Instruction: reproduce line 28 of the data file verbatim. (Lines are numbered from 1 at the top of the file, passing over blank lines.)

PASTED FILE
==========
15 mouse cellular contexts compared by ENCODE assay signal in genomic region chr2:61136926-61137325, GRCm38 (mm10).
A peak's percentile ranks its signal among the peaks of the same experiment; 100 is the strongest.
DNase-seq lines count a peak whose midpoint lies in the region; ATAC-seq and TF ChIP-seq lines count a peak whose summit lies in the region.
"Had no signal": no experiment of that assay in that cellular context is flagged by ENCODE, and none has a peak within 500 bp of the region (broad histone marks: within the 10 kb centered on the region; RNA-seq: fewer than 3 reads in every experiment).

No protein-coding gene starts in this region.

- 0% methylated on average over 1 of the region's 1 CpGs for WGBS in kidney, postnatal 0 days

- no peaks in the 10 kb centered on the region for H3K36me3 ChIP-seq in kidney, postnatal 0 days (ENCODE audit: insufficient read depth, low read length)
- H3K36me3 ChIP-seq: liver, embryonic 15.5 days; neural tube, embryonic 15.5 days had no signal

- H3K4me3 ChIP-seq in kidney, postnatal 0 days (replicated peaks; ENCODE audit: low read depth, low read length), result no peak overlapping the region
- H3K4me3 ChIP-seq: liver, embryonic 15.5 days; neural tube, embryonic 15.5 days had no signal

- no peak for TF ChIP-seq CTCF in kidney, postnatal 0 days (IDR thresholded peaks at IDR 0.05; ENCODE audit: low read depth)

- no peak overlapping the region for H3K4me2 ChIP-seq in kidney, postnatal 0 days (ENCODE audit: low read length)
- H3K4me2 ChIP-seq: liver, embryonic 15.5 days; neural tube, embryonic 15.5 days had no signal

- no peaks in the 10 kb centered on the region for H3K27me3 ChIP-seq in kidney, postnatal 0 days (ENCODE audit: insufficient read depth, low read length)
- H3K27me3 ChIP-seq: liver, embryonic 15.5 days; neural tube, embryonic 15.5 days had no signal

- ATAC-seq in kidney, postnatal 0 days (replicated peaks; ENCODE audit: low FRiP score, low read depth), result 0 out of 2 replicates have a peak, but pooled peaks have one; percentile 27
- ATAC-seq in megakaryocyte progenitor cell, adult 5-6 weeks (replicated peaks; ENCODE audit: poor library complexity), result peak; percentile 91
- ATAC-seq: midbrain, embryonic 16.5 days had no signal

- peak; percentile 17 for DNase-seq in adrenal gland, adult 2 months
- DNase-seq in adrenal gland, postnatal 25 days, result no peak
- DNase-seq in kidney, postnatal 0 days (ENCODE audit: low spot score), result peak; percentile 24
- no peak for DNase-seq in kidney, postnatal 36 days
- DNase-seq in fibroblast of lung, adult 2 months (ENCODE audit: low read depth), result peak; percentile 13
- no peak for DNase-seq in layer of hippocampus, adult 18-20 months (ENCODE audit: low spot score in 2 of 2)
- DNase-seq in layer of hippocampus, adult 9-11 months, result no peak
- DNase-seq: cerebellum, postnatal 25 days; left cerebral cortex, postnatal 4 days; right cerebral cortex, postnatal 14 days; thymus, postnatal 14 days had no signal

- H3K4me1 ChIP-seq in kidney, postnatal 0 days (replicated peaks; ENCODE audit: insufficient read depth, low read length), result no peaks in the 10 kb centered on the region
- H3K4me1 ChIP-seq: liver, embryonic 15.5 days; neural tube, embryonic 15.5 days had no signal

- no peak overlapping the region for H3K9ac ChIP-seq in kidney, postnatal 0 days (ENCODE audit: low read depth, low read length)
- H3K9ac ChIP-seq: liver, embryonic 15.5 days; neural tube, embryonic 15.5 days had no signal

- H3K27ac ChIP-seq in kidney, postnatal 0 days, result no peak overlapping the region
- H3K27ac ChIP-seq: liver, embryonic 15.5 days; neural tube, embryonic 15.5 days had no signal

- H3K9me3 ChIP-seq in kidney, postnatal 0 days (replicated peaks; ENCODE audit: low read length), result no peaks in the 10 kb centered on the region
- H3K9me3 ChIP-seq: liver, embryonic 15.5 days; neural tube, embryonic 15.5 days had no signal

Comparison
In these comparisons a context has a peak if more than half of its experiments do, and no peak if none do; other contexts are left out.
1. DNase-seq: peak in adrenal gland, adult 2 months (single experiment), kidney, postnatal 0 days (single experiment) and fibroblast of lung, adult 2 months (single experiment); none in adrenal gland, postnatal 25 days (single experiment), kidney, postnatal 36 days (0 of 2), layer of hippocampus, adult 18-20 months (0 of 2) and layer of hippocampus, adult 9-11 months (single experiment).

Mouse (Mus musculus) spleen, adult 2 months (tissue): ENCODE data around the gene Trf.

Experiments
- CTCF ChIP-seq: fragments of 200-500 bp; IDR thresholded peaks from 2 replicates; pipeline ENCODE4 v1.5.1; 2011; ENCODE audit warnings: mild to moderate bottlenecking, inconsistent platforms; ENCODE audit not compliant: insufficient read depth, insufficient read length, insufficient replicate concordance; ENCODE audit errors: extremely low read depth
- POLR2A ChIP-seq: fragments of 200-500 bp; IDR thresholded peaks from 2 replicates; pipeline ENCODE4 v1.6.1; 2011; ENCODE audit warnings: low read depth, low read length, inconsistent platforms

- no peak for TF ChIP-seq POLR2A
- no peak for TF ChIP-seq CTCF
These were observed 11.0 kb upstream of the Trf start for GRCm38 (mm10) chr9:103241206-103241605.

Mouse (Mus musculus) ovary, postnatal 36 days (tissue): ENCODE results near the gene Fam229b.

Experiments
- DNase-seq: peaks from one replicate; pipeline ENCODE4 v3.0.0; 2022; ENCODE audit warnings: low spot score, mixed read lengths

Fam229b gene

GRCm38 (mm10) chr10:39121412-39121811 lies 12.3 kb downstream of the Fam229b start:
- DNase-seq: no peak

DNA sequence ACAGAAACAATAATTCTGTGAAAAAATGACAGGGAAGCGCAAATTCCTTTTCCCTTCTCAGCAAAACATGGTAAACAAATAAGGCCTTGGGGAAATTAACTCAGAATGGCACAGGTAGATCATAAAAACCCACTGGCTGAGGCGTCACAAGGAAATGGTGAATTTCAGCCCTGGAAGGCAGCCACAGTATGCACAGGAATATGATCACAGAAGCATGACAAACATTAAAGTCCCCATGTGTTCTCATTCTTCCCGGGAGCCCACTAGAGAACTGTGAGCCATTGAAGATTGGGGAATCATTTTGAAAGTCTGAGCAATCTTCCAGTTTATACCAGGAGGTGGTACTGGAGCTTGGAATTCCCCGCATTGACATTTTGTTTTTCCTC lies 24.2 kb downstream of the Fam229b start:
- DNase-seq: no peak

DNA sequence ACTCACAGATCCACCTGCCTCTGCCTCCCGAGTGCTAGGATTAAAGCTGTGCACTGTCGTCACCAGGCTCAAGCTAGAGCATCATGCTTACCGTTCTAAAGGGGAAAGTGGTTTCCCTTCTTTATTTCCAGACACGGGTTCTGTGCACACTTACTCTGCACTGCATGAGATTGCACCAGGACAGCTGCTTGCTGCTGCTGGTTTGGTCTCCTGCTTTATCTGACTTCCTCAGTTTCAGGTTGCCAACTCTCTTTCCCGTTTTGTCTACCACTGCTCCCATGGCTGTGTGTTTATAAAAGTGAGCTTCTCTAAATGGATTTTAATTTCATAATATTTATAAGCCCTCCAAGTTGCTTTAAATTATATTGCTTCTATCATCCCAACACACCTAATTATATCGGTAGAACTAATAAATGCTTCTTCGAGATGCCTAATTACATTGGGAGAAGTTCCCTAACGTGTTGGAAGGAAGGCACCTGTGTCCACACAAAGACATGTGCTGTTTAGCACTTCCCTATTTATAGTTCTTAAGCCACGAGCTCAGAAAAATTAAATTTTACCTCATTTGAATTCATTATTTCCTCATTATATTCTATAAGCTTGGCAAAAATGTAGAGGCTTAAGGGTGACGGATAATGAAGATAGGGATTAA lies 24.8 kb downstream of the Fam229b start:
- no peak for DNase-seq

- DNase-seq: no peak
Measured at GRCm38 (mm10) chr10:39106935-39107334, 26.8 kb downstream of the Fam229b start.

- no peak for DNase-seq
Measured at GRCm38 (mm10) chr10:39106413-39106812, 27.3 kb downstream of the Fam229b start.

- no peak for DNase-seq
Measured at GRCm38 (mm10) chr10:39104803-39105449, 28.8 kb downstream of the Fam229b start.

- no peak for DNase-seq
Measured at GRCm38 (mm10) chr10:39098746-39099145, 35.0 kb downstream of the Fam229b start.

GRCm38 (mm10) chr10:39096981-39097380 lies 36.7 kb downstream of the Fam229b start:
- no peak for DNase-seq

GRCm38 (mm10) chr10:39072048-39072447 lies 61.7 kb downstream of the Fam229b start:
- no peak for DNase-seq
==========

- H3K4me1 ChIP-seq: liver, embryonic 15.5 days; neural tube, embryonic 15.5 days had no signal